Kawai and Petri certainly have a point, however, they hardly deal with the fact that regional organisations can also obstruct ­policymaking, for instance, if their charters or voting mechanisms do not allow them to rise to new challenges in a flexible manner. Kawai and Petri argue that smaller regional groups of closely linked economies are best suited to manage macroeconomic issues for their region. They are thinking in models, and it is doubtful, to say the least, whether their ideas will always hold true empirically. The EU’s travails with the Greek and Irish debt dramas suggest that, in practice, things are likely to turn out quite difficult.

In the Third World Quarterly, Susanne Soederberg (2010) wrote one of the sharpest recent G20 critiques. She accuses the G20 leaders of intentionally obscuring the genu­ine causes of the financial crises as well as of promoting a process (“financial fetishism”) that serves to depoliticise the issues.

Soederberg argues that G20 documents characterise markets as technical, even ­“scientific economic” entities. In her view, such labelling not only hides ecological necessities and profit motives, it also blurs the distinction between privatised econo­mies (including credit and finance markets) and nation states. As a result, dynamics of a political-economy nature appear to be ­“natural”. Soederberg points out that the G20 managed to mobilise massive funds for bail-outs and stimulus packages to bolster the established world order, but did little to redress the suffering of those who were thrown into poverty by the crisis.

According to Soederberg, there should be “rigorous, state-led regulation”, but instead the G20 favour market-based, voluntary measures for more transparency and more symmetrical financial information, combined with a dash of ideologically popular but only vaguely defined “good governance” measures. While Soederberg’s approach goes against the grain of the conventional wisdom in North America and Western Europe, it certainly resonates with Asian ­policy makers who are keenly aware of the leading role governments have played in de­velopmental states from Japan in the early 20th century to Vietnam or China today.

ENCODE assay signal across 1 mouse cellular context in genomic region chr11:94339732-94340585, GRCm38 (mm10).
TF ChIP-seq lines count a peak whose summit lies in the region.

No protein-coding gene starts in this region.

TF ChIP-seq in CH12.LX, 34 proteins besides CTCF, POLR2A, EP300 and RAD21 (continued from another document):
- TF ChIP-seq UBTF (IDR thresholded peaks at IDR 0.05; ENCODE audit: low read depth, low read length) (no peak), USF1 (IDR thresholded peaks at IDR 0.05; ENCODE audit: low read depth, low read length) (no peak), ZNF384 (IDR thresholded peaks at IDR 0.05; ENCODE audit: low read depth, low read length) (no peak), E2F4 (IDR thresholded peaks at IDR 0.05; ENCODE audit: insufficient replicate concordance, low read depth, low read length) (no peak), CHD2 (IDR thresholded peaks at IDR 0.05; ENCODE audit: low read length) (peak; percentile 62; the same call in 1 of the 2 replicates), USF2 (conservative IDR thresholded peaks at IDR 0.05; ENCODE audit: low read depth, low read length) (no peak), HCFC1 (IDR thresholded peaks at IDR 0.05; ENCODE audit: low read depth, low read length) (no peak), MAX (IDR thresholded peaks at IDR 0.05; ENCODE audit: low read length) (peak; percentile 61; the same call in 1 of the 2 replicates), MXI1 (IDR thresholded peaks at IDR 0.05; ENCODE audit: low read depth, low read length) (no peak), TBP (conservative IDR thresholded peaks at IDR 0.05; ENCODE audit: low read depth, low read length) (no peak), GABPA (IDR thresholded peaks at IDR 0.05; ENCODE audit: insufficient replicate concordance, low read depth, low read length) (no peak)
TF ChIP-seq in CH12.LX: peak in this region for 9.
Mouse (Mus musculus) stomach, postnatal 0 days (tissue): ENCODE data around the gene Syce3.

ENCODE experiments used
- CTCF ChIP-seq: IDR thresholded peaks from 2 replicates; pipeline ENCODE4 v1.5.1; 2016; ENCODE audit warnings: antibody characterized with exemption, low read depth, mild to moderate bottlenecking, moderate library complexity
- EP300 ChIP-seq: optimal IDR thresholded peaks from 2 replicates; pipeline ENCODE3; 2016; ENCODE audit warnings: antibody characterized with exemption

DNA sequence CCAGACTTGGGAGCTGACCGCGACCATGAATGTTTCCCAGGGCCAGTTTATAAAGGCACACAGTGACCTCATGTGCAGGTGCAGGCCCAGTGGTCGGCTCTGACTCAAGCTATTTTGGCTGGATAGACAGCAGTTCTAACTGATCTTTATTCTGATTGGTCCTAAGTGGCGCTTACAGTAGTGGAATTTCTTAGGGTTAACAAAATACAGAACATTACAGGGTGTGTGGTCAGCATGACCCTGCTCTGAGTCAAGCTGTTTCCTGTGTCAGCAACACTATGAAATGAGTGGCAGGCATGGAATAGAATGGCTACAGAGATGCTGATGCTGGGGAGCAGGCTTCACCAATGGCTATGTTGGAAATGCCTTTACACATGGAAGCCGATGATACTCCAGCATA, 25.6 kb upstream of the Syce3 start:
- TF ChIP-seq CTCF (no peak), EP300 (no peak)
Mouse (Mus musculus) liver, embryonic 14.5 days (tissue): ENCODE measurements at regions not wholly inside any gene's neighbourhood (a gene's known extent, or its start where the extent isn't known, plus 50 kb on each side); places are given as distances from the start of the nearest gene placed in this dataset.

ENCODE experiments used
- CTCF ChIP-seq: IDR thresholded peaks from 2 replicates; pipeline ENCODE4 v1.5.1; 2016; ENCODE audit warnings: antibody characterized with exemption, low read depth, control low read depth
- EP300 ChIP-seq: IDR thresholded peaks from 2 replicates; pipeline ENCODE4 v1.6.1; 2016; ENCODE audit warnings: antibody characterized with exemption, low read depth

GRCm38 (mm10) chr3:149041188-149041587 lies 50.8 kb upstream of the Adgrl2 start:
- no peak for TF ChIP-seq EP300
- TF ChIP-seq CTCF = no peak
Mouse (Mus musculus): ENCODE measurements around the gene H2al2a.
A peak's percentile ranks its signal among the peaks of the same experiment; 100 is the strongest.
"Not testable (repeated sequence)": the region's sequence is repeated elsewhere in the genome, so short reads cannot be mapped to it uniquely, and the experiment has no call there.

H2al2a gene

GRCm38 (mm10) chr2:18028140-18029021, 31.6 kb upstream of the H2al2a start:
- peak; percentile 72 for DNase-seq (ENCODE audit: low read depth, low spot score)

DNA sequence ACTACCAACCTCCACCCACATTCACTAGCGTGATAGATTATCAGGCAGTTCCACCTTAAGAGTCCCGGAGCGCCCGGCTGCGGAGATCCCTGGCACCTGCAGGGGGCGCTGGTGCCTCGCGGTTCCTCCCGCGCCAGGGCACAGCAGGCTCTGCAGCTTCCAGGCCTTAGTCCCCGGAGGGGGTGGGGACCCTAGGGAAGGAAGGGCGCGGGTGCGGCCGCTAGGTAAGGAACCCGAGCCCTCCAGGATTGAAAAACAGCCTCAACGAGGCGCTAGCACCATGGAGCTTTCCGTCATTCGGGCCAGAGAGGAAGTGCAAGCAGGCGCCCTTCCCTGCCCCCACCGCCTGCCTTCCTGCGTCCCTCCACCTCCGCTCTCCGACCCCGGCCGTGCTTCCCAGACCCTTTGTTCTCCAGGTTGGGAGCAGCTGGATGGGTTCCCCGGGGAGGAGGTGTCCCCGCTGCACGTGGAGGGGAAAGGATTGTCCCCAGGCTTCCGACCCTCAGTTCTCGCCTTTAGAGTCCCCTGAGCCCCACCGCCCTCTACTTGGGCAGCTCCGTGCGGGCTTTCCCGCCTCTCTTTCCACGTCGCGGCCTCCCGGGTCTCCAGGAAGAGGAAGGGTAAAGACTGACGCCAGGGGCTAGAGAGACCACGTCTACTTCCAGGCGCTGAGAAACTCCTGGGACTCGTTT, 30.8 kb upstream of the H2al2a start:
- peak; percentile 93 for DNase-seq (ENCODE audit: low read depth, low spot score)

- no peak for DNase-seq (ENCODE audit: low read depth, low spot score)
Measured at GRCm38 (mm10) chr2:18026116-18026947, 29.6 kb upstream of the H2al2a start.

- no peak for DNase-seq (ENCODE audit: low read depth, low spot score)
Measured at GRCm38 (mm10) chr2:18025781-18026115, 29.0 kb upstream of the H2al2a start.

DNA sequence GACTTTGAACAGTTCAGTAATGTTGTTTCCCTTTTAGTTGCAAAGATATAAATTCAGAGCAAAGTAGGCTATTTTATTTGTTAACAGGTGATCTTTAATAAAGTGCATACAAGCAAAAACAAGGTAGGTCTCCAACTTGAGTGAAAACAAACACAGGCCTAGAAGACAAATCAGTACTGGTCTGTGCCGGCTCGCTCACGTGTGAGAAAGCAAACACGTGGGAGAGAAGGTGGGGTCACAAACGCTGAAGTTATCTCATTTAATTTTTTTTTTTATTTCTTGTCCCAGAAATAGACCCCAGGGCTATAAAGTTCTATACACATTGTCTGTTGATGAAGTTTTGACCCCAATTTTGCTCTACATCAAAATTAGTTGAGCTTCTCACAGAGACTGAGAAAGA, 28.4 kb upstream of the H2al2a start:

Advice for Asia

Writing in the Asian Economic Papers, George de Menil (2010) sheds further light on the crisis, prospects for reform and the implications for Asia. On the whole, de Menil questions the sufficiency of conventional crisis explanations. He points out that this was not the first time a developed nation faced an asset bubble. In his view, several factors need to be explained including
- the complexity of “structured” financial products such as mortgage-backed secu­r­ities,
- the “startling ” use of leverage by financial institutions in western nations,
- the confidence that new strategies “were the right ones” and
- the “faith” in markets.
According to de Menil, the economic atmosphere has become so gloomy that “there is no chance that any major financial institution in the developed world will soon repeat the excesses of the beginning of this century”. In this context, he argues the real issue is not whether reforms are ne­cessary, but, in view of political pressure, what the targets of reform should be.

Prospects are mixed, he argues. In his view, it is feasible to eliminate loopholes within a country, but international coordination is another matter, and tackling finance institutions of global relevance at the national level only makes sense to a limited degree. Moreover, he warns that the “Volcker Rule”, under which commercial banks would be prohibited from engaging in high-risk activities, is not satisfactory, as such a prohibition would only shift these activities to “casino” banks whose assets aren’t guaranteed.

Asian countries, de Menil notes, were not substantially involved in the structured debt markets that rocked the West. Moreover, their economies were buffered by large ­foreign exchange reserves. In view of their fast recovery, moreover, de Menil thinks Asian leaders should opt for “prudent liberalisation”, learning from mistakes made in North America and Europe, but not repu­diating liberalisation all together.